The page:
TV REVIEW: ARROW Season 2, Episode 3 Broken Dolls

arrow-tvreview-logosmallThe third episode of Arrow’s second season aired tonight. The season had a great opening with two really strong episodes last week on Sky 1. This week sees the introduction of more characters from the DC comic universe. How do they translate? Arrow Season 2, Broken Dolls is reviewed, after this break.

Synopsis (From Officer Lance asks the Arrow for help in stopping a serial killer who goes after women, and Felicity volunteers to help. However, when their trap fails, the killer captures Laurel. Meanwhile, DA Adam Donner seeks the death penalty for Moira, and Oliver recruits Roy to help him find the Canary.

Arrow continues its trend of twisting characters from the DC Comics range of heroes and villains this week and it’s a trend that I’m enjoying. Like Nolan’s Dark Knight Trilogy, Arrow attempts to portrey the comic creations in a more “realistic” manner. Admittedly this happens in a world that is still clearly not our own, but one that almost could be. This episode takes no less than three existing characters and updates them for a modern television audience: The criminal, Dollmaker; The heroine Black Canary and Sin – introduced a few years ago in Gail Simone’s Birds of Prey run.

The main plot-line this week could almost slot into any crime drama. Thanks to the events of season one, a serial killer with a penchant for beautiful women has escaped and is up to his old tricks. The Dollmaker is far more sinister here than in the comic world. This Dollmaker kidnaps young women and suffocates them with a liquid polymer that hardens within them. Preserving them forever. Horribly, this does seem the kind of twisted logic that a real world serial killer could employ which frankly increases the creepiness of the whole activity.

While investigating, Team Arrow are also on the hunt for Starling City’s new female vigilante as well. As get out of impossible situations (see last week’s end note) goes, I thought this main introduction of the Canary was nicely played out. Especially giving her a “Sonic … Thing” rather than imbuing the character with any kind of superpower. Back to that “more realistic world” thing again. Naturally, Oliver turns to his new Glades based informant to track down this woman to determine her motivation and methodology.

One thing I really like (and I mentioned this in a preview post on the website) is the Canary’s costume. The biker boots, leather trousers, bustier and jacket look robust yet flexible enough to work in a combat situation. Oh and she has a mask. A proper domino mask – not like Oliver and his weird eye-makeup that doesn’t actually conceal anything! Seriously. Give the guy a mask already!

Diggle calls Oliver out on the very thing I bemoaned last episode – his insistence on re-visiting Laurel after her blatant telling of him not to. To my mind there wasn’t quite enough of either Diggle or Felicity this week but the focus on Officer (formerly Detective) Lance was a pleasant change. In fact, his character is really growing on me. The direct link of the serial killer back to the supposed death of Oliver and his other daughter, Sarah may be a bit of a cliché but it is one that worked for me. As with the comic book characters, the writers seem to have a way of making cliché work in this show without it being overly cheesey … “You have failed this city” aside.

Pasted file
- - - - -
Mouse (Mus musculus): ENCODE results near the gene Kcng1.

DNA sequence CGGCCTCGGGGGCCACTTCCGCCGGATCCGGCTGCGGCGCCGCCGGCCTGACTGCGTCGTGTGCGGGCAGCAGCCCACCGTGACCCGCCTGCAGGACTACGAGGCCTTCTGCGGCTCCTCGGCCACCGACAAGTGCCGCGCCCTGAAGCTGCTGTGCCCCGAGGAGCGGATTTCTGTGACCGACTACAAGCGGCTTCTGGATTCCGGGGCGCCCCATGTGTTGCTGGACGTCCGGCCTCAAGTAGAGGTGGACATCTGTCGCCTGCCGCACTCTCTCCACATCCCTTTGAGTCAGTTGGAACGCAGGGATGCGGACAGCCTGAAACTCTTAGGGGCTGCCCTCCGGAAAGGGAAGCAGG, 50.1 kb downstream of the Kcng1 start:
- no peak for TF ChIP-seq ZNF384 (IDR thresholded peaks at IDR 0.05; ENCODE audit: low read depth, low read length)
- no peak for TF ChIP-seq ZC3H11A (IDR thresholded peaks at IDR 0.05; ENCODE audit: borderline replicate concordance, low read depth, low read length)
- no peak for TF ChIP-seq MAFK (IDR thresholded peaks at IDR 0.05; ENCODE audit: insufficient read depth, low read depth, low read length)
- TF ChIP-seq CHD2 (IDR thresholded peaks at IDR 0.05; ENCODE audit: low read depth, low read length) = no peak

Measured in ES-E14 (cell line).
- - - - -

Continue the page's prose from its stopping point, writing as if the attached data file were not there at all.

Once again, I was underwhelmed with Laurel. The woman just fails for me. I am however beginning to think that part of this comes from my own pre-conceptions of the characters and world of the DC comic characters. I’ve praised the creative team for their re-workings and this one just doesn’t do it for me. When things came to a head, I almost felt myself waning Oliver to be just one minute late. Just one…

Let’s hope the Canary fills the hole I feel missing moving forward.

I’ve not mentioned Sin, but mainly because I haven’t seen enough of her to make a call. She appears to be a literal sidekick for the Canary. She’s clearly trained to some extent … but that’s it. The parkour scene where she leads Roy back to the Canary’s base of operations was a well shot. The base itself. Once again a nice reference back to the comics.

The Island: This week, things move along with the new threat for Oliver, Slade and Shado. One thing I’d like to discuss is that the inclusion of Slade and Shado is a great touch. If the island flashbacks focussed exclusively on Oliver then there would be no real sense of danger: We know the man survives to return to Starling City. The final sequence on the island actually had me concerned. I love how the three have a weird dynamic – particularly the growing but still troubled bond between the two men. Which makes me intrigued as to what’s next after the penultimate sequence … I’m also wondering if a turning point for Slade has been reached and whether he’ll make an appearance in present day Starling City.

In conclusion, this was another fine episode. While it wasn’t quite on a par with the previous two for me it was still worthy of the two viewings I always give a show when reviewing it. Massive applause for the final Canary scene. Absolutely marvellous stuff which both is courteous of the source material without being a slave to it.

Rating: 3.5 /5
Reviewer: Wedgedoc

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